Calcium nitrate tetrahydrate solubility in water:
102 g/100 mL (0 °C)
129 g/100 mL (20 °C)
363 g/100 mL (100 °C)

edit: damn, beat me to it HK! ;)

[Edited on 6-7-2011 by Bot0nist]




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hkparker
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[*] posted on 5-7-2011 at 18:59


Hey this aint no race Bot0nist ;)

I would agree more info in needed.




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chipster1234
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[*] posted on 5-7-2011 at 19:21


thank you so much for your response

HK: will be sure to test out the CaCo3 with HCl But wont this give us a ppt as well seeing as CaCl2 is produced?


Botonist:

1) i am using HNO3 in excess about 2.2 moles excess to CaCO3.
2) will be sure to test out the sludge and its properties.
3) the whole reaction was not neutralised with NH3. may i know why is the neutralisation of HNO3 necessary? Can we use Ca(OH)2 instead of NH3?
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[*] posted on 5-7-2011 at 19:53


CaCl2 is soluble.

CaNO3 might be much less soluble in acidic conditions due to Le Chatelier's principle. As nitric acid produces NO3- ions, the solution will adjust by precipitating Ca(NO3)2, but I'm not sure if that would be true at these dilutions.

EDIT:

I would use ammonia or sodium carbonate solution as they are liquid. Sodium carbonate will let you know when the solution is neutral by no longer off gassing. See if the solid dissolves in a neutralized or very slightly acidic solution.

[Edited on 6-7-2011 by hkparker]




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AndersHoveland
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[*] posted on 5-7-2011 at 20:44


Yes, I rather suspect the "common ion effect" is at work. For example, sodium chloride is not very soluble in 20% concentrated hydrochloric acid. The best solution would be to dilute the nitric acid to a 5% concentration with water before reacting.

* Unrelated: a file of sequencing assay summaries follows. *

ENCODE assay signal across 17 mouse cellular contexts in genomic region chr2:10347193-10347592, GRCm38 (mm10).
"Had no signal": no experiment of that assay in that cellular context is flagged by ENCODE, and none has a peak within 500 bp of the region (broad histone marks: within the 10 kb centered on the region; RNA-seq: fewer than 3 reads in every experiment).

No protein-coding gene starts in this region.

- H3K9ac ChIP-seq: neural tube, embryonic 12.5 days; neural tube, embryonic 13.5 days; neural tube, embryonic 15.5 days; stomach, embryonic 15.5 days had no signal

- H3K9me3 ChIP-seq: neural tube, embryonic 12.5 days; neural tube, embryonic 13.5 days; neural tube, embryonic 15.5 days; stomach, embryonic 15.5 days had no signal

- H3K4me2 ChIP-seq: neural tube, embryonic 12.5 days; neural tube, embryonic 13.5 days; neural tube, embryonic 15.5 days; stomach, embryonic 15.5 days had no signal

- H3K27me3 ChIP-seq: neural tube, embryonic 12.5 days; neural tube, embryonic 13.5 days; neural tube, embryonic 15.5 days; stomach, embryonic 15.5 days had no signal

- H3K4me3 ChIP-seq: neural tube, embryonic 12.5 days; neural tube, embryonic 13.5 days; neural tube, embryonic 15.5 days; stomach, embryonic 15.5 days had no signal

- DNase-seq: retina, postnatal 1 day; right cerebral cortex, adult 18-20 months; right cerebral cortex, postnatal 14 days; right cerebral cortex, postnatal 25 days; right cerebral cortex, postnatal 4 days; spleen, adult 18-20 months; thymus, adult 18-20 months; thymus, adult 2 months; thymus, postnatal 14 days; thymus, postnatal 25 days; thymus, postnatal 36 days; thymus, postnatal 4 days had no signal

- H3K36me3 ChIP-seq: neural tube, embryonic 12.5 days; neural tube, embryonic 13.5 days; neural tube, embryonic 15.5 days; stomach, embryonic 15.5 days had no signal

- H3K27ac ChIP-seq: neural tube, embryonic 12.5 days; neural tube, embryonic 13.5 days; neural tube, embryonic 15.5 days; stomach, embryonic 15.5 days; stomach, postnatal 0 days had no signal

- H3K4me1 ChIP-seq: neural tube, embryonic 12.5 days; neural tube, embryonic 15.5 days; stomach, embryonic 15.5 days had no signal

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[*] posted on 5-7-2011 at 23:49


Sounds like you're in an industrial setting and someone's trying to use waste HNO3 from some other process. If that's the case, was it used in a nitration process?

The only contaminants in your CaCO3 should be CaO and Ca(OH)2. If it's raw, both should react just fine - If it's been calcined, you might have some fused chunks that seem like "sludge" but in reality are just reacting incredibly slowly.

If the acid is waste from a nitration process, it may contain some amount of H2SO4 or some soluble sulfates. If that's the case, your sludge is most likely precipitated CaSO4.

...Without knowing more about your raw materials, those are the two most plausible possibilities I can think of...




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[*] posted on 6-7-2011 at 04:01


CaSO4 seems very likely. It forms some of the sludgiest precipitates I've ever seen. It's terrible.
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[*] posted on 6-7-2011 at 05:33


it will take forever to cristalize it out since its hygroscopic.